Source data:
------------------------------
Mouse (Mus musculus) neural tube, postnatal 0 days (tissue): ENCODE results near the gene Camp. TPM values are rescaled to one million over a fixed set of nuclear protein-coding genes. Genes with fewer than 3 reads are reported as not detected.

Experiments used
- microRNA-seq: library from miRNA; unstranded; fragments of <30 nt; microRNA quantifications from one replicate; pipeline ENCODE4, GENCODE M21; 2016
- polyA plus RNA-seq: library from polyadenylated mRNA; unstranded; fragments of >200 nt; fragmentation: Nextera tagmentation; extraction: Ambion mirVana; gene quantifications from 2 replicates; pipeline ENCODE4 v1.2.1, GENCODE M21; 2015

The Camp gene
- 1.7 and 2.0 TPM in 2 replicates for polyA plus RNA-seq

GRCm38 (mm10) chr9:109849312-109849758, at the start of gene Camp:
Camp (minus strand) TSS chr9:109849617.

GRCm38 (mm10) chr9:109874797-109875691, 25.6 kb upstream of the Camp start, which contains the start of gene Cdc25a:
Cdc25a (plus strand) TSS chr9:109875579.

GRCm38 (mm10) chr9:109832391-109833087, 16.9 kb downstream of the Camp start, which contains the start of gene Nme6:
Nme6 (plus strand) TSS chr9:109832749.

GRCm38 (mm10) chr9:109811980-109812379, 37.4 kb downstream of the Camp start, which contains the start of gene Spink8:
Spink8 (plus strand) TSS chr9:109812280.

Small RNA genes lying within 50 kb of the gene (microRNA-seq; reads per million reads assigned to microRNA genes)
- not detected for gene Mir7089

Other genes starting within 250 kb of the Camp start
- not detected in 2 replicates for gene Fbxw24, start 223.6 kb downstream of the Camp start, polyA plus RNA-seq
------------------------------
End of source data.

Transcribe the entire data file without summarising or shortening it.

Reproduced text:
Mouse (Mus musculus) neural tube, postnatal 0 days (tissue): ENCODE results near the gene Camp. TPM values are rescaled to one million over a fixed set of nuclear protein-coding genes. Genes with fewer than 3 reads are reported as not detected.

Experiments used
- microRNA-seq: library from miRNA; unstranded; fragments of <30 nt; microRNA quantifications from one replicate; pipeline ENCODE4, GENCODE M21; 2016
- polyA plus RNA-seq: library from polyadenylated mRNA; unstranded; fragments of >200 nt; fragmentation: Nextera tagmentation; extraction: Ambion mirVana; gene quantifications from 2 replicates; pipeline ENCODE4 v1.2.1, GENCODE M21; 2015

The Camp gene
- 1.7 and 2.0 TPM in 2 replicates for polyA plus RNA-seq

GRCm38 (mm10) chr9:109849312-109849758, at the start of gene Camp:
Camp (minus strand) TSS chr9:109849617.

GRCm38 (mm10) chr9:109874797-109875691, 25.6 kb upstream of the Camp start, which contains the start of gene Cdc25a:
Cdc25a (plus strand) TSS chr9:109875579.

GRCm38 (mm10) chr9:109832391-109833087, 16.9 kb downstream of the Camp start, which contains the start of gene Nme6:
Nme6 (plus strand) TSS chr9:109832749.

GRCm38 (mm10) chr9:109811980-109812379, 37.4 kb downstream of the Camp start, which contains the start of gene Spink8:
Spink8 (plus strand) TSS chr9:109812280.

Small RNA genes lying within 50 kb of the gene (microRNA-seq; reads per million reads assigned to microRNA genes)
- not detected for gene Mir7089

Other genes starting within 250 kb of the Camp start
- not detected in 2 replicates for gene Fbxw24, start 223.6 kb downstream of the Camp start, polyA plus RNA-seq